React vs Respond: Training the Mind to Respond Calmly to Stressful Situations

Our minds have become conditioned to react angrily to stressful situations than responding calmly. The fight-or-flight mode kicks in, and reacting becomes the default way to communicate. However, it leads to regret and creates strife in interpersonal relationships.

I was the kind of person who used to flare up at the slightest provocation. And for years, I used to justify my highly sensitive persona and expected people to respect my boundaries. But can you enforce boundaries all the time?

Well having boundaries is natural and healthy, but expecting people always to be respectful is unrealistic. People are not that understanding in real life. There will always be folks who will leave no opportunity to exploit your triggers.

So should we hide our vulnerabilities? Well, you can, but the problem is that you’re likely to go into withdrawal or even isolation, and in your attempt to protect yourself, you will end up distancing yourself from a lot of genuinely good people out there.

You will always be scared to share your true feelings and emotions. Studies show that suppression of emotions or “botting-up” is detrimental to our mental health and is associated with early death (1).

Human beings are social creatures, and withdrawing from people creates a whole lot of problems. Except, when you’re undergoing a spiritual awakening, it’s a different matter then, but we’ll save that talk for another time.

One of the primary tenets of emotional empowerment is the ability to respond instead of reacting to an unpleasant situation. There’s no preventing the unpleasantness. It will always be there no matter how strongly you enforce your boundaries. Some people just don’t get it.

I’m not telling you to stop asserting your boundaries and let people be all over you. No! That’s not what I’m implying here.

I’m telling you to respond with firmness, instead of reacting impulsively to a given situation. You can be firm without being rude.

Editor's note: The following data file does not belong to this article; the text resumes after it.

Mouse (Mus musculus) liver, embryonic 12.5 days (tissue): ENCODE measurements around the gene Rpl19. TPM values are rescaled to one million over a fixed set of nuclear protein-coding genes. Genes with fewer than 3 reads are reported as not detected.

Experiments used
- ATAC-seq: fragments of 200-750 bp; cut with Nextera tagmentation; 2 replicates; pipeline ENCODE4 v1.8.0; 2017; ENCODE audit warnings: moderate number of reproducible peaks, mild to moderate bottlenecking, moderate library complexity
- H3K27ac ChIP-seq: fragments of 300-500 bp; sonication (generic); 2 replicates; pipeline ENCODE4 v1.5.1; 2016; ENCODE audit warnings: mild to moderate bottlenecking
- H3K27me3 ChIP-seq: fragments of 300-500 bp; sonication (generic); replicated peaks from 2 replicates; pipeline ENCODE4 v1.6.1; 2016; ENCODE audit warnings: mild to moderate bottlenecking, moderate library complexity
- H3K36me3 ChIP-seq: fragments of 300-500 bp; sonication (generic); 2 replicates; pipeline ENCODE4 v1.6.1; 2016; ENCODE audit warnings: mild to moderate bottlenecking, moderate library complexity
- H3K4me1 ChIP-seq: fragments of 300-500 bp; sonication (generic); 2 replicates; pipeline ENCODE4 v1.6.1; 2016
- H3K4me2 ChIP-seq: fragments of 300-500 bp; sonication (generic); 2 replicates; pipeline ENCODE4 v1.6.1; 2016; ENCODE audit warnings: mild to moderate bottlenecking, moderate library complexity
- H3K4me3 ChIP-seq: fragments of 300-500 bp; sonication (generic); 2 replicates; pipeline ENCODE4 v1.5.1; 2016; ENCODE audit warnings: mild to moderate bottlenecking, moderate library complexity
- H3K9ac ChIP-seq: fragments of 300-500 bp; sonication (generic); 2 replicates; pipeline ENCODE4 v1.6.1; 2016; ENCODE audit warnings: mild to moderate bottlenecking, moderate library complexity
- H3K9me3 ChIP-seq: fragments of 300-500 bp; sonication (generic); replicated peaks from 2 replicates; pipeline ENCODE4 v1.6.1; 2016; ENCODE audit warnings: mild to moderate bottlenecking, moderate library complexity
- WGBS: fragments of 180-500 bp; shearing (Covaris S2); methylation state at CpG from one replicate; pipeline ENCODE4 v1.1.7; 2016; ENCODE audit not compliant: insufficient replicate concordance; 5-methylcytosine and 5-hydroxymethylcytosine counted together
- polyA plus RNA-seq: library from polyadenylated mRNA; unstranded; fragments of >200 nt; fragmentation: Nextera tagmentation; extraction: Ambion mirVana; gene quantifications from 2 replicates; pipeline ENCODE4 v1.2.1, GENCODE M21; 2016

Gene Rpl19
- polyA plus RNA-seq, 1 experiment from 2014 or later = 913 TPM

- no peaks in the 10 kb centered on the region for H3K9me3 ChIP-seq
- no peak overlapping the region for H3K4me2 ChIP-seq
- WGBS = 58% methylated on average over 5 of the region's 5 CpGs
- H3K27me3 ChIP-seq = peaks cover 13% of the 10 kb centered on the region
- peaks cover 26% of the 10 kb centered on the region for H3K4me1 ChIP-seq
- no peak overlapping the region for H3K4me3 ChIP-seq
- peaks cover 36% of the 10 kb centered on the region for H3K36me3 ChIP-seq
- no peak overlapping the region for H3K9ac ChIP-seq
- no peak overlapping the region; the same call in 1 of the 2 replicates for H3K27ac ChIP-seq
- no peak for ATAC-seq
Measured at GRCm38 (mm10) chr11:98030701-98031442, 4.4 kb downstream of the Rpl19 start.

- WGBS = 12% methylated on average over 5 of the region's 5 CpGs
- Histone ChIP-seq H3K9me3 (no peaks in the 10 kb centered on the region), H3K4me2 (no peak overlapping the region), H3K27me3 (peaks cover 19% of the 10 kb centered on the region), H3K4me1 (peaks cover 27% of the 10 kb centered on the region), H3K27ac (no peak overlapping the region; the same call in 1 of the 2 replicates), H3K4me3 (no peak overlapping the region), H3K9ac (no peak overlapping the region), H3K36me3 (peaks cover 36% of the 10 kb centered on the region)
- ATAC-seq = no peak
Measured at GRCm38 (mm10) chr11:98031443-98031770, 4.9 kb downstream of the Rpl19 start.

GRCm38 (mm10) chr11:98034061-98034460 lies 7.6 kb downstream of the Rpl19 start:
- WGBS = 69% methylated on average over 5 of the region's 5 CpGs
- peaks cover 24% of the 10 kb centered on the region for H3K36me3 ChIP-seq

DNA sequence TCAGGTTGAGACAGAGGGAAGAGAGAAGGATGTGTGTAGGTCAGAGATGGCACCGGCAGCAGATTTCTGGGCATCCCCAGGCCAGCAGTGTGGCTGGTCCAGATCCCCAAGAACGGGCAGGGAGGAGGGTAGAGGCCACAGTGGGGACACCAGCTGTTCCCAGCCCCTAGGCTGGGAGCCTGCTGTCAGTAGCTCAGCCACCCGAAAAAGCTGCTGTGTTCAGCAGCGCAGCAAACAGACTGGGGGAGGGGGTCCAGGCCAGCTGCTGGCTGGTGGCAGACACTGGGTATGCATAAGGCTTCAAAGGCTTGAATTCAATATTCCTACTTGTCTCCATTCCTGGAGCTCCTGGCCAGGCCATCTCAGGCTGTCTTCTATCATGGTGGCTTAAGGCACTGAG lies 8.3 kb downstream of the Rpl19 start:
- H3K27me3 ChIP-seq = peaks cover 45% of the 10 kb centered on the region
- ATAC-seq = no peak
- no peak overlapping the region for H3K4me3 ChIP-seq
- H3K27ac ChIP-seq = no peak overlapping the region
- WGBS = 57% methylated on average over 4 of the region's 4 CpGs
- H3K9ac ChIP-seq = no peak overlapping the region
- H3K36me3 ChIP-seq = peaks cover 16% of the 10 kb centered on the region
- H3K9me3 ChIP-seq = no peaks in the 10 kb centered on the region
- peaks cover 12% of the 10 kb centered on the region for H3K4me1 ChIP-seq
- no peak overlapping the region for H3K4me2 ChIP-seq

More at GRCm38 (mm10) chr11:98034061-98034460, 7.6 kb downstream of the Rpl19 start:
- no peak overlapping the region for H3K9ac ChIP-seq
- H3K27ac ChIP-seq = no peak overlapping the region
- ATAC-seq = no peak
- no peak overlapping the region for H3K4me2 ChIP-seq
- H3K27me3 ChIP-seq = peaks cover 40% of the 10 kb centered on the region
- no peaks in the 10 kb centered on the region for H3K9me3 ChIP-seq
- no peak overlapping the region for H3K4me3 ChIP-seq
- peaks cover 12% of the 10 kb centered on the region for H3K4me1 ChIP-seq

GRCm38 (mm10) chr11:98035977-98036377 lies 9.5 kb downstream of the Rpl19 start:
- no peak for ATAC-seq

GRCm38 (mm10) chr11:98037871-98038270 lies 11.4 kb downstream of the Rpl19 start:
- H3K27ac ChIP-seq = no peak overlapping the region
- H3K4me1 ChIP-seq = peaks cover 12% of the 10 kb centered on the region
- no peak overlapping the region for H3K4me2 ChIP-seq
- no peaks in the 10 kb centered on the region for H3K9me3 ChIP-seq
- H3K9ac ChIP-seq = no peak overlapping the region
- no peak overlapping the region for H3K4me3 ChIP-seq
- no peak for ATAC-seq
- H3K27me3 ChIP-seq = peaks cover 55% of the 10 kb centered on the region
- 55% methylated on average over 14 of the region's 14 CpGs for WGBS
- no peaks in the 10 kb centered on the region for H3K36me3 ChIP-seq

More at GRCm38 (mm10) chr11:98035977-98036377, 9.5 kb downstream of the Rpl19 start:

Being kind, calm, collected, yet firm is a part of being compassionate towards ourselves and others.

What’s the Difference Between Reacting and Responding?

We spend most of our lives reacting to situations in a way that is usually not favorable to us. The moment we feel triggered, we give in to our negative emotions and respond impulsively with an unpleasant emotion, which in turn, escalates the situation.

I occasionally ask people who attend my programs as to why they react negatively whenever they are triggered. And the answer is mostly the same – “I don’t know what overcame me at this point – I lost myself – that was not me”.

Notice how they can make this subtle discernment when they say, “That was not me”. Yes, that’s not you. That’s not your real nature. And that’s what differentiates us from animals.

Though we might share biological similarities with animals, we are at a plane of higher consciousness. We have the highest capability of discriminatory intelligence that animals lack. Animals, on the other hand, are driven by instinctive intelligence.

What that means is that we can see and analyze our behavior. The very fact that we can recall the way we behaved in the past, how it felt, and what impact it has on us and others clearly indicates the presence of higher consciousness.

But here’s the problem. During the moment of conflict – the very moment someone is rude to us – we can’t seem to get hold of our emotions. At that moment, the animal instinct takes over, and we lose all our discerning capabilities and blindly give into our emotions.

For example, say you’re at a party, and one of the relatives says something rude about you. You immediately get flared up. So two things generally happen in such a scenario: